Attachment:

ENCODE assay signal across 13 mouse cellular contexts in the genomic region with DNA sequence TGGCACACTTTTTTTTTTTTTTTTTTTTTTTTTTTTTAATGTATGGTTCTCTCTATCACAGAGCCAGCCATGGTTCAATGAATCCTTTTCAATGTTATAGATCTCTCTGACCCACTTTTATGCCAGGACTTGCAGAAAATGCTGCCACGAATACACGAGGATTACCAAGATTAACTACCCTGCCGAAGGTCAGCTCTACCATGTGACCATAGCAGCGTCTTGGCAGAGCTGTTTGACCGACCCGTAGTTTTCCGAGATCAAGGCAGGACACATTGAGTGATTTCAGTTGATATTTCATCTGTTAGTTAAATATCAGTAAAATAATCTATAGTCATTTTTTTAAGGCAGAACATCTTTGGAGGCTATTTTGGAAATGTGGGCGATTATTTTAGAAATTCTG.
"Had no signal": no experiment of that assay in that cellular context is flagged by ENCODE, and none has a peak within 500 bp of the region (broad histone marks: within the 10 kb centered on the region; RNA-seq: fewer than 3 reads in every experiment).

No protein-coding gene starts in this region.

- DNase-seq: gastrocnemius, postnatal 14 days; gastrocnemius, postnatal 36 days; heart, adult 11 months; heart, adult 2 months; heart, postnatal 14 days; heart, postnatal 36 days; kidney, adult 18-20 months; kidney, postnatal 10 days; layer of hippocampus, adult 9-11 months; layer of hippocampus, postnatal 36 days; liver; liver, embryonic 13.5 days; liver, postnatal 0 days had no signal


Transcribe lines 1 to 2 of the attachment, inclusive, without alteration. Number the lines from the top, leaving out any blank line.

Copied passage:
ENCODE assay signal across 13 mouse cellular contexts in the genomic region with DNA sequence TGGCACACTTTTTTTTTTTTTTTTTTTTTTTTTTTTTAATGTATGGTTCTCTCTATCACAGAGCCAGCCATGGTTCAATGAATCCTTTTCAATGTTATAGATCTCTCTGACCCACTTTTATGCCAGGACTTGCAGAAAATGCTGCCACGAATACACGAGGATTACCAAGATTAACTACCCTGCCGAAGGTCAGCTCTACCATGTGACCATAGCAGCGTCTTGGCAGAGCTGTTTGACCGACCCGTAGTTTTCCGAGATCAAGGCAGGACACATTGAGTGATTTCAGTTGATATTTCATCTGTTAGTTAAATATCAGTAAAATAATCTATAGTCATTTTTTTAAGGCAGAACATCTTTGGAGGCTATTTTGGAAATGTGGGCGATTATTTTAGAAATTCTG.
"Had no signal": no experiment of that assay in that cellular context is flagged by ENCODE, and none has a peak within 500 bp of the region (broad histone marks: within the 10 kb centered on the region; RNA-seq: fewer than 3 reads in every experiment).